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  • Jesus Is What God Has To Say

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    Jesus Is What God Has To Say
    Brian Zahnd

    One of the most mysterious aspects of the Transfiguration is the appearance of Moses and Elijah — these two giant figures from the Old Testament — conversing with a glorified Christ. Of course Moses the Lawgiver and Elijah the Prophet are representative figures signifying the Law and the Prophets. On Mount Tabor, Moses and Elijah are summoned from the Old Testament past to give their final witness.

    The goal of the Law and the Prophets was to produce a just and worshipping society. Jesus and his kingdom is where that project finds its fulfillment. The new society formed around Jesus was what the Law and the Prophets were aiming for all along. The Transfiguration is where Moses and Elijah find their great successor. The Transfiguration is where the Old Testament hands the project of redemption over to Jesus. The Transfiguration is where the old witness (testament) yields to the new witness (testament.)

    But initially Peter misinterpreted what the presence of Moses and Elijah meant.

    Peter’s first impulse was to build three memorial tabernacles on Tabor, treating Moses, Elijah, and Jesus as approximate equals.

    But Peter’s idea received a strong rebuke when the voice from heaven said, “This is my beloved Son, listen to him!”

    Jesus is the true and living Word of God. Jesus is what the Law and Prophets point toward and bow to. Jesus is what the Old Testament was trying to say, but could never fully articulate. Jesus is the perfect Word of God in the form of a human life. God couldn’t say all he wanted to say in the form of a book, so he said it in the form of Jesus. Jesus is what God has to say!
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  • Achilles or Immanuel?

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    Achilles or Immanuel?
    Brian Zahnd

    I just returned from seeing An Iliad at The Kansas City Repertory Theatre — a one act telling of Homer’s Iliad — and I can’t rest until I share a few thoughts…

    The eighth century BC gave the world two great poets — the Greek Homer and the Hebrew Isaiah. These two poets offer competing visions of the heroic. Homer’s epic poem The Iliad opens with these lines.

    Rage — Goddess, sing the rage of Peleus’ son Achilles
    murderous, doomed, that cost the Achaeans countless losses,
    hurling down to the House of Death so many sturdy souls,
    great fighters’ souls, but made their bodies carrion,
    feasts for the dogs and birds.
    (Iliad 1–5)

    But the poet Isaiah sings a different song.

    The boots of the warrior
    And the uniforms bloodstained by war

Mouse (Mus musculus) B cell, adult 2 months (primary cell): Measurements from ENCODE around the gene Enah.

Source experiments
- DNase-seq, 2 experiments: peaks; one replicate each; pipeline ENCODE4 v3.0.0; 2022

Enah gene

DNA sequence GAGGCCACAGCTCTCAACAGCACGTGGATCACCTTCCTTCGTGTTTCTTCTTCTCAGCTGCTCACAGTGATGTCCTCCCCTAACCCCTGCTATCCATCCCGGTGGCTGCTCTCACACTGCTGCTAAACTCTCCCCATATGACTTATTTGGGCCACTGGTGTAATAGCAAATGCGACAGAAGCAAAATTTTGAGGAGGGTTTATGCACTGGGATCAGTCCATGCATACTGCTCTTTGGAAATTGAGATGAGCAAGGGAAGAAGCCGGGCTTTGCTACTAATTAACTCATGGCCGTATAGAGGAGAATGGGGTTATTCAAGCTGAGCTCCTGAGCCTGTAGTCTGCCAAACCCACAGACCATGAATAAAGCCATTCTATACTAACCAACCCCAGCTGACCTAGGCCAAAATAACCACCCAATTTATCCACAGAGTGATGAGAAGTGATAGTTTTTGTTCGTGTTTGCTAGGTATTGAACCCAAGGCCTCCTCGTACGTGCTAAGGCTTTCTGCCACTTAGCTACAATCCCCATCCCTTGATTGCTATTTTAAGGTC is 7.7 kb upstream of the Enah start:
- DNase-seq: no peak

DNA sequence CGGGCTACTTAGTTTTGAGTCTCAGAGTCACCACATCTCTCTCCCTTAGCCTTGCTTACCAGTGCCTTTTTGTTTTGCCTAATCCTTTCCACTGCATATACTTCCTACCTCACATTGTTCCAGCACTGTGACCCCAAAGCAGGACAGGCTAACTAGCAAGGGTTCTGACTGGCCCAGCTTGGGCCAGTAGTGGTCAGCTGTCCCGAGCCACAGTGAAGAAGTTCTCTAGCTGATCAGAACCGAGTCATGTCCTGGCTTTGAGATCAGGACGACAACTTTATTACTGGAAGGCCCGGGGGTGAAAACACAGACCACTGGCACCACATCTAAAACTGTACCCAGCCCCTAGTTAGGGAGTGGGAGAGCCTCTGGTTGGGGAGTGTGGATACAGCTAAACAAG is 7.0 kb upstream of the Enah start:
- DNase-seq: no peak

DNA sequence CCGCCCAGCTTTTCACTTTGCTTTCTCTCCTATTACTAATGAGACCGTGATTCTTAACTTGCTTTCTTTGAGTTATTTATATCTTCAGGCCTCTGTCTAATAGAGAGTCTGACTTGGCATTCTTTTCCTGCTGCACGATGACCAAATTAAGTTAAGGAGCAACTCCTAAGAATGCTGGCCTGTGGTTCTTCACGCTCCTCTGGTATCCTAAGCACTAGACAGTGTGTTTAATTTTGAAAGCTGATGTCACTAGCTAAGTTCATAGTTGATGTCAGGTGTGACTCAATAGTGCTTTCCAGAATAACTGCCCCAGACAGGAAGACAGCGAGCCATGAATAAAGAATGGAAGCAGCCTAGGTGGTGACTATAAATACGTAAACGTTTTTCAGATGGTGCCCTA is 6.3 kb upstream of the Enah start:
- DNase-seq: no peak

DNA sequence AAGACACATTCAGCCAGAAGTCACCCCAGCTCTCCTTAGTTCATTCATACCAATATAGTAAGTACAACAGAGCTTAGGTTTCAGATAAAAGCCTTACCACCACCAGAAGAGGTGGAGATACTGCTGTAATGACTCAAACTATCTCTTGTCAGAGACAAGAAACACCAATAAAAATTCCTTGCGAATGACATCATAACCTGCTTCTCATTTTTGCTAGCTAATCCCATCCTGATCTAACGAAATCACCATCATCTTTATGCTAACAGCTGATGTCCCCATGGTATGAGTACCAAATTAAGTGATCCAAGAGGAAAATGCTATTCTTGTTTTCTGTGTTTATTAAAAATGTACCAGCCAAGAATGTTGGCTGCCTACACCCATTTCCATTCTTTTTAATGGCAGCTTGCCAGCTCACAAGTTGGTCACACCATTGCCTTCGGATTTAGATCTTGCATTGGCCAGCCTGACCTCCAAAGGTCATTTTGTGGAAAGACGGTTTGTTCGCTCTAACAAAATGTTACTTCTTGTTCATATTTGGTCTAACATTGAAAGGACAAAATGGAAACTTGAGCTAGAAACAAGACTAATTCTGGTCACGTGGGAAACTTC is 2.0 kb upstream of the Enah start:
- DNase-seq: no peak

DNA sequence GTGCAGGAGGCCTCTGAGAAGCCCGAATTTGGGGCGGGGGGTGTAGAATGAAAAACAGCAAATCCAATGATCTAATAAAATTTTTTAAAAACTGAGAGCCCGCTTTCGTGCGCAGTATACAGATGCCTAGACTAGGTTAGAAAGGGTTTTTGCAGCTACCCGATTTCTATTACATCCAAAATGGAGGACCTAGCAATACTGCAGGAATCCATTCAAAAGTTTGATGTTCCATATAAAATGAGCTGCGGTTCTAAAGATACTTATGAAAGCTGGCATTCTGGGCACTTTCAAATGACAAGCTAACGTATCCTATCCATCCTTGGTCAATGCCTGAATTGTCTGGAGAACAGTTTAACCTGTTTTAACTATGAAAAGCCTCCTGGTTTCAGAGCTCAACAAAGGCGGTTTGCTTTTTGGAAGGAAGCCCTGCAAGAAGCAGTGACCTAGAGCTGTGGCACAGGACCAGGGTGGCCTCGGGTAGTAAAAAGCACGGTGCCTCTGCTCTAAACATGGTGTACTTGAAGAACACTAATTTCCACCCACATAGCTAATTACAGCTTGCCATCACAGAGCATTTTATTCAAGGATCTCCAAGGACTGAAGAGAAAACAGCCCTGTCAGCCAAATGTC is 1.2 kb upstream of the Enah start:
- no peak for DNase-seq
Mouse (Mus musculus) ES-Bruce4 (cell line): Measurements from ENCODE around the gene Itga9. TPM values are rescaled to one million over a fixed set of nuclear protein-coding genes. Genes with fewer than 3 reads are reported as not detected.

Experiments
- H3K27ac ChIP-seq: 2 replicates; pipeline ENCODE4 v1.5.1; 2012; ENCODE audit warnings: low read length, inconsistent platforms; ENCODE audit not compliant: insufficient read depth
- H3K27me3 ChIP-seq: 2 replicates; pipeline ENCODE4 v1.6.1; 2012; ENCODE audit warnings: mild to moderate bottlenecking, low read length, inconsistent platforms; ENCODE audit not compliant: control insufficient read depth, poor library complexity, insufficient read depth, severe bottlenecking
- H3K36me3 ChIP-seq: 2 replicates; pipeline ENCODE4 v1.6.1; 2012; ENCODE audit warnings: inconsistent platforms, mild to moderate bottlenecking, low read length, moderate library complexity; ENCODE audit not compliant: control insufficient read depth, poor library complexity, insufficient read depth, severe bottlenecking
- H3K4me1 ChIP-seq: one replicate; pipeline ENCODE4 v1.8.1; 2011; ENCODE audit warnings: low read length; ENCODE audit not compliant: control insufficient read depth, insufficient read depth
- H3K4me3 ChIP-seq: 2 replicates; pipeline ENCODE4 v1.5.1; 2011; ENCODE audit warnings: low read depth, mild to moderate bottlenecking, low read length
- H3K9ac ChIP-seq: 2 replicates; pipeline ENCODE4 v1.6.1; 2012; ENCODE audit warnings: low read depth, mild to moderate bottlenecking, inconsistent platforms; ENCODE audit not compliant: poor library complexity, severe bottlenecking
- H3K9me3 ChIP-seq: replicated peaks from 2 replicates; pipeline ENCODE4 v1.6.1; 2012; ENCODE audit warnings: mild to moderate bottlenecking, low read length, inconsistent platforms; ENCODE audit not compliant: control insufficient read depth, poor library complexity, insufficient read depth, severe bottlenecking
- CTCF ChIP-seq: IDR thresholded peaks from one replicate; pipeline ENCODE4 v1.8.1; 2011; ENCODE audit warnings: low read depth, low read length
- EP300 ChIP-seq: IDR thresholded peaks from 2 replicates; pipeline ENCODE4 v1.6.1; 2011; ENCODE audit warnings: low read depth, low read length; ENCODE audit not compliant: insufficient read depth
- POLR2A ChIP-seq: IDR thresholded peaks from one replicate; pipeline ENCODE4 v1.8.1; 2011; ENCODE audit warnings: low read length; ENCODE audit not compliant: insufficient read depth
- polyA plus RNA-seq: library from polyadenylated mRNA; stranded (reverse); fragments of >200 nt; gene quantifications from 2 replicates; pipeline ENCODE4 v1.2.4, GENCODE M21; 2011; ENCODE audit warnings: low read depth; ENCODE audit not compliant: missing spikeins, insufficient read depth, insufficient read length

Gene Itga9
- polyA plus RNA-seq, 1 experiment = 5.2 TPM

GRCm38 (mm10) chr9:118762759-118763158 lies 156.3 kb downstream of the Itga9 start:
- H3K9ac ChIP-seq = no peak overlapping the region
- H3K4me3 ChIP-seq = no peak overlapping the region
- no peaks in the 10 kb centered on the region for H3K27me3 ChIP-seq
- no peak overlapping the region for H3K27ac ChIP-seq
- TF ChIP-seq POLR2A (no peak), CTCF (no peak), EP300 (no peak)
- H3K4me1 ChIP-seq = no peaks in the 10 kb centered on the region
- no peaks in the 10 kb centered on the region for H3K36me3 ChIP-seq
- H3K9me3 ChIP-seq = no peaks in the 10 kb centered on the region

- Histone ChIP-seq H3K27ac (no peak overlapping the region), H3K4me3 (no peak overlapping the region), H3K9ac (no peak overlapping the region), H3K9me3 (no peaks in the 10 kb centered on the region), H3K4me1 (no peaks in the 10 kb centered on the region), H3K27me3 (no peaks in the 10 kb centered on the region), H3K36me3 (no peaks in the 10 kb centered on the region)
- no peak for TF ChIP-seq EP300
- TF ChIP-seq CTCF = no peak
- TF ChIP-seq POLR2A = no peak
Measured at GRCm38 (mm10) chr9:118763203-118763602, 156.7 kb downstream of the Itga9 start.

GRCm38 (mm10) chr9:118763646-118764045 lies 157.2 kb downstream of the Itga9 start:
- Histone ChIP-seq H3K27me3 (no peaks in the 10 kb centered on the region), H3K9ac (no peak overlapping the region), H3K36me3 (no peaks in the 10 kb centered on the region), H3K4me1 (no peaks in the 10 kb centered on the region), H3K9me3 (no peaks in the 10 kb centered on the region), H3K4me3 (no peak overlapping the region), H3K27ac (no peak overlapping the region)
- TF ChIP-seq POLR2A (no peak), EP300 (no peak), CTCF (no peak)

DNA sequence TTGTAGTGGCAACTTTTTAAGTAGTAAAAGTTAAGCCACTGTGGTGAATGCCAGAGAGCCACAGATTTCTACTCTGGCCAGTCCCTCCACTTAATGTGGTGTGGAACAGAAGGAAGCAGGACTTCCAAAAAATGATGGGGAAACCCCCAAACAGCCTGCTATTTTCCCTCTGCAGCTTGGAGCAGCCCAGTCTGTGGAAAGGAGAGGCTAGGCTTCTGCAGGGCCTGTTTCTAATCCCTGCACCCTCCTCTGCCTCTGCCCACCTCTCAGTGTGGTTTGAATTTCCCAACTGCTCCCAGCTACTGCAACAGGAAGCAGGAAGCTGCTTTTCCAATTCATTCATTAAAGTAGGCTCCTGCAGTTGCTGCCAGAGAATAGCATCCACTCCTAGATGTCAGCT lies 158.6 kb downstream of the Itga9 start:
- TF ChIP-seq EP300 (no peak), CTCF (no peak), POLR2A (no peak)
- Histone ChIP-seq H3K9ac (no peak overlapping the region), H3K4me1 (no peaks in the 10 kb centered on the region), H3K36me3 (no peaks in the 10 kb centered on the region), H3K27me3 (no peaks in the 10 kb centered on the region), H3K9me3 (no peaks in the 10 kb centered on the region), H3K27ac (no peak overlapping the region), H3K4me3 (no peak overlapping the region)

Will all be burned
    For unto us a Child is born
    Unto a Son is given
    And he shall be called…
    The Prince of peace
    His government and its peace
    Will never end
    (Isaiah 9:6–7)

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  • Disarming Scripture: Derek Flood’s Important Book

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    Disarming Scripture: Derek Flood’s Important Book
    Brian Zahnd

    Theologian, author, and blogger Derek Flood has a new book out — Disarming Scripture. His book has a provocative subtitle: Cherry-Picking Liberals, Violence-Loving Conservatives, and Why We All Need To Learn to Read the Bible Like Jesus Did. I’ve read it and gave it this endorsement:

    “Jesus is the savior of everything — including the Bible! That’s what I kept thinking while reading this brilliant book. There have been a number of excellent books in recent years on how Christians should read the Bible, but Disarming Scripture is the very best. Derek has done us an immeasurable service in showing us how to read the Bible like Jesus did.”

    That’s my two cents worth. More significantly, preeminent Old Testament scholar Walter Brueggemann has given Disarming Scripture this endorsement:

    “A perceptive and honest book about the vexed question of violence in the Bible. Taking with great seriousness the dynamism of the biblical tradition and the interpretive process, the distinctive contribution of Disarming Scripture is an exploration of the way in which the biblical text itself interprets texts of violence. This is a fine contribution to our common work.”

    In 2011 The Bible Made Impossible: Why Biblicism Is Not A Truly Evangelical Reading of Scripture by Christian Smith was my book of the year. I’ve recommended it dozens of times. Now with equal enthusiasm I’m urging clergy and lay people alike to read Disarming Scripture. It’s an important book.
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  • Forty Years of Following Jesus

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    Forty Years of Following Jesus
    Brian Zahnd
    November 9, 2014

    It was November 1974. I was fifteen and it was my year of discovery. I was awakening to the world around me, forging an identity, becoming a self. I was drawn to the counterculture. I had discovered music — not my parents music, my music. Led Zeppelin was magic for me. I still remember the first time I heard Whole Lotta Love. That opening riff channeled my lust for life. I would sit for hours in my basement bedroom listening to Zeppelin, Hendrix, Mountain, Deep Purple, Allman Brothers. Soon I would discover Bob Dylan and he would provide the soundtrack for my life. My mom was worried about my long hours alone in my bedroom with my music, black lights, and incense. But she needn’t be. I was just making discoveries.

    You can live a whole lifetime when you’re fifteen. I don’t remember that much about being twenty-six or thirty-eight or forty-three, but it seems I remember every week of being fifteen. It was 1974 and people were reading Jaws. President Nixon resigned in August and Lynyrd Skynyrd didn’t care — “now Watergate does not bother me” (Sweet Home Alabama). The Rolling Stones told the truth: It’s Only Rock N’ Roll (But I Like It). Oh yeah, I remember that year. Every week was a new discovery.

    Then came November 9, 1974. It was a Saturday. A crisp autumn day. I woke up to David Essex on the radio. Rock On